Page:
image okturtles logo.

Somewhat recently I have been trying out as my resolvers but in the last week or two have noticed that domain queries do not complete. No NXDOMAIN reply, just a timeout. I thought at first it must be a problem with my network, but I even had a friend test it out and he has the same problem. Now it appears as though may have some minor DNS issues, but it is nothing that should keep it from resolving. I sent an email to to let them know of the problem but the email address they provide on their web site does not really appear to be a support address and I am a little skeptical that they'll reply. In the meantime I thought that maybe I should go looking for a new DNS solution.

I looked around for some free public DNS server adresses but didn't really find anything I like. I would have been okay with falling back to Teksavvy's servers but they do not allow non-Teksavvy addresses to use their resolvers and that would leave the mail server out of the loop. So, I am trying dnscrypt again... not only that, but I am trying okturtles again. Here's the updated instructions for Jessie, and written from the perspective of root (rather than a user who has to constantly use sudo to perform most actions). It also assumes that you are already using dnsmasq and are simply adding dnscrypt to it.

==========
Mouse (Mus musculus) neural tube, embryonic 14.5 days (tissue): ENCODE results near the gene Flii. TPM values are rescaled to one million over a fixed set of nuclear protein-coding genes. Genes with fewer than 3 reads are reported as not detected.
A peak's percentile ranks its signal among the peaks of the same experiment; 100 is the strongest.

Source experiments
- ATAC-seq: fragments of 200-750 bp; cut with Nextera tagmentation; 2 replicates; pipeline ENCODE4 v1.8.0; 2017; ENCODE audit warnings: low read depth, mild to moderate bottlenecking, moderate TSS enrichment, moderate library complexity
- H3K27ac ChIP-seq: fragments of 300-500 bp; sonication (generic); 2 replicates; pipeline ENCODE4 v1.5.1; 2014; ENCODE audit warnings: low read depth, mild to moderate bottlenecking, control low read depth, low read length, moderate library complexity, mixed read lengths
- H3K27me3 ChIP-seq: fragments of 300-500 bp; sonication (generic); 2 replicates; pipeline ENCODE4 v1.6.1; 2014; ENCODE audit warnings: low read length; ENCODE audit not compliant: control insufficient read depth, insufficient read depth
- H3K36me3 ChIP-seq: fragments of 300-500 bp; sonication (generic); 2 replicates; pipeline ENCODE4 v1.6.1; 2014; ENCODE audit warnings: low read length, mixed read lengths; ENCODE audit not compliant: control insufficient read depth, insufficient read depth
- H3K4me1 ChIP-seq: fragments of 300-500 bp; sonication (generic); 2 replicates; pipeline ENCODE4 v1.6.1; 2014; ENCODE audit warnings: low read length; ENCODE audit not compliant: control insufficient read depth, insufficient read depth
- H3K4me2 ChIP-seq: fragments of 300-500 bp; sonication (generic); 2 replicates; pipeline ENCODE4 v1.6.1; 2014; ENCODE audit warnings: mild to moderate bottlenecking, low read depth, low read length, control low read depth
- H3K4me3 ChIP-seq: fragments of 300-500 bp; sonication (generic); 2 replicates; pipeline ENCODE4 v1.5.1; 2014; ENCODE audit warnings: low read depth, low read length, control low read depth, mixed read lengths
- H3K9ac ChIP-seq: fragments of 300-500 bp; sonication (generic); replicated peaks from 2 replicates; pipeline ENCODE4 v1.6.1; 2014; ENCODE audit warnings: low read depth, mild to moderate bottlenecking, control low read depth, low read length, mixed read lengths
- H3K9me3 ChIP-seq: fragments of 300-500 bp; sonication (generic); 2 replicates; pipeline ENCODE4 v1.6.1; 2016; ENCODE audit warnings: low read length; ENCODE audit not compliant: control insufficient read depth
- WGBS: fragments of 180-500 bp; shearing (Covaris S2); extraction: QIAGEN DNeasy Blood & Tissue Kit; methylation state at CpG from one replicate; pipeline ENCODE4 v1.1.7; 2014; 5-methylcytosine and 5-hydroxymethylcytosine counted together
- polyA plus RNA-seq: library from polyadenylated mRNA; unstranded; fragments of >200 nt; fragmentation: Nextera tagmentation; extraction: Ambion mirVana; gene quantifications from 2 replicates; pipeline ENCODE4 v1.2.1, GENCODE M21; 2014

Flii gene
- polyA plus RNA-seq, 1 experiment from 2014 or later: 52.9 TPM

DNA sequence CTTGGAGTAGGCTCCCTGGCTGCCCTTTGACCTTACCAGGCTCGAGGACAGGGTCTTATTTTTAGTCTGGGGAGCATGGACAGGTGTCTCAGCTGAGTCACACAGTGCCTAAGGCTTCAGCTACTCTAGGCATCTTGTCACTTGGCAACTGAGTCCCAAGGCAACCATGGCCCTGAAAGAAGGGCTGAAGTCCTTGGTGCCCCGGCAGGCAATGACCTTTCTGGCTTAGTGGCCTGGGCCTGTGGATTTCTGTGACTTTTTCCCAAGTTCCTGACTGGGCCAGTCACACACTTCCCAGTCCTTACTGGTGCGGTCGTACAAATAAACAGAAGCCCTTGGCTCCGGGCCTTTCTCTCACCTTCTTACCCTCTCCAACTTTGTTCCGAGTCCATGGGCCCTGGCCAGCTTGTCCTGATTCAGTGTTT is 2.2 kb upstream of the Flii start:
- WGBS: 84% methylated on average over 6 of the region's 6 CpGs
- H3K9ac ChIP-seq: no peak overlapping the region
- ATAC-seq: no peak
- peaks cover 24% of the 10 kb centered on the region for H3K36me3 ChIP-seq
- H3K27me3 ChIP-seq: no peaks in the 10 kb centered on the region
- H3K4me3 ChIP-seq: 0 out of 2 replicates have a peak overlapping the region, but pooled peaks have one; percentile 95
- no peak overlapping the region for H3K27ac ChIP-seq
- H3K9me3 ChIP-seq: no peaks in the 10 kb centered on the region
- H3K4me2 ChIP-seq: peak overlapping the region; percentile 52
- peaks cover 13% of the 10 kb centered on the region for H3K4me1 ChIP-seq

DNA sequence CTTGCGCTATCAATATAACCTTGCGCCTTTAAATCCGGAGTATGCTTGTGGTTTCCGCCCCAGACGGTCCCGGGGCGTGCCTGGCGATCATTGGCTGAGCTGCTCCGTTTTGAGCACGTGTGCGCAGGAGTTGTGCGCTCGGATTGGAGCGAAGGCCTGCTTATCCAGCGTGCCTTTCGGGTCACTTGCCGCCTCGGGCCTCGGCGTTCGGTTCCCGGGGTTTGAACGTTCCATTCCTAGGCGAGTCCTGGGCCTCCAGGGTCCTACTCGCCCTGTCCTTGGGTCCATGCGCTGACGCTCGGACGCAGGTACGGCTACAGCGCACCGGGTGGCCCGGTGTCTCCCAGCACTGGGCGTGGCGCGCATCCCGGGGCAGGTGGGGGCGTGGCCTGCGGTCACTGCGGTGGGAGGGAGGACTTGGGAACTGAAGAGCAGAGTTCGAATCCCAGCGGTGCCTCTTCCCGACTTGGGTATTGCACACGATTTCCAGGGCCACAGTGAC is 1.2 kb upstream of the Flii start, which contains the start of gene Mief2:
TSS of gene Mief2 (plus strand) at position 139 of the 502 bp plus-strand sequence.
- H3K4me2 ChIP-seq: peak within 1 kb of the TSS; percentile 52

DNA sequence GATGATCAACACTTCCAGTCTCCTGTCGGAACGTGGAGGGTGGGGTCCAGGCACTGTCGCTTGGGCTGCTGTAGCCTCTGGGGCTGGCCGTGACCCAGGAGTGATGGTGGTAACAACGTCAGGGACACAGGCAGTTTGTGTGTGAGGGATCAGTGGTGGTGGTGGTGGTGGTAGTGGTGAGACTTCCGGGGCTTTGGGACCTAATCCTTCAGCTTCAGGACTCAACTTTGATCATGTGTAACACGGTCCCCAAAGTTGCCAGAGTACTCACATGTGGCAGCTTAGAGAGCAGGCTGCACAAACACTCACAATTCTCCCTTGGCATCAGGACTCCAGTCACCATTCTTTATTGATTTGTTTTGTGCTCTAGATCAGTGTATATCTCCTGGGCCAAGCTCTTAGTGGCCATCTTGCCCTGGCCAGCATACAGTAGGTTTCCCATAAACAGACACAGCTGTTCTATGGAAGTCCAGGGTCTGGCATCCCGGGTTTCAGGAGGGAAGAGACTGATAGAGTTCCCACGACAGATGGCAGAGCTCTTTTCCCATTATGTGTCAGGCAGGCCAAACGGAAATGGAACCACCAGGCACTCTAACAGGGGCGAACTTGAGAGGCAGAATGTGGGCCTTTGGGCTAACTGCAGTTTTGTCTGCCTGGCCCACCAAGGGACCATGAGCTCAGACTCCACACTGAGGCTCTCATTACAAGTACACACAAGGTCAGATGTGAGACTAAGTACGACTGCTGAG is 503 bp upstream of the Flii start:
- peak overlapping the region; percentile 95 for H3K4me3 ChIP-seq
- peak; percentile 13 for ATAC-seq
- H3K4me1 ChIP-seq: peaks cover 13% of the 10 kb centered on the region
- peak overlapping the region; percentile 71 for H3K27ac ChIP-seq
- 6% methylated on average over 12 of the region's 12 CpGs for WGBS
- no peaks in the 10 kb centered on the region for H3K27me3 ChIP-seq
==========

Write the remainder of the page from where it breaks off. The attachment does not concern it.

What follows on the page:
Remove unnecessary DHCP client software.

# apt-get remove isc-dhcp-client isc-dhcp-common

Install the software required for building source.

# apt-get install build-essential

Make sure your IP is statically assigned in /etc/network/interfaces

iface eth0 inet static

Download libsodium (dependency). At the time of this article, v1.0.11 is the most recent version, you should check to make sure that you are using whatever is recent when you perform these steps.

# mkdir ~/dload
# cd ~/dload
# wget

Now build libsodium

# mkdir ~/src
# cd ~/src
# tar zxpvf ~/dload/libsodium-1.0.11.tar.gz
# cd libsodium-1.0.11
# ./configure
# make
# make check
# make install
# cd ~/src
# ldconfig

And now for dnscrypt (again, check that you are using the most recent version).

# cd ~/dload
# wget
# cd ~/src
# tar zxpvf ~/dload/dnscrypt-proxy-1.7.0.tar.gz
# cd dnscrypt-proxy-1.7.0/
# ./configure
# make
# make check
# make install

Edit your /etc/dnsmasq.conf and uncomment the line that says


This will mean that dnsmasq will be listening on instead of which is needed because the dnscrypt proxy will be listening on

Modify your /etc/resolv.conf to say


This will tell dnsmasq to use the dnscrypt proxy.

Now, run

# crontab -e

and add a line that runs the dnscrypt proxy on reboot. Like so:

@reboot /usr/local/sbin/dnscrypt-proxy -a -d -R okturtles

As mentioned in the previous Wheezy-based instructions, it is possible to just start the dnscrypt proxy manually at this point, but it is better to do the reboot so you can confirm it will start automatically when the server is subsequently rebooted.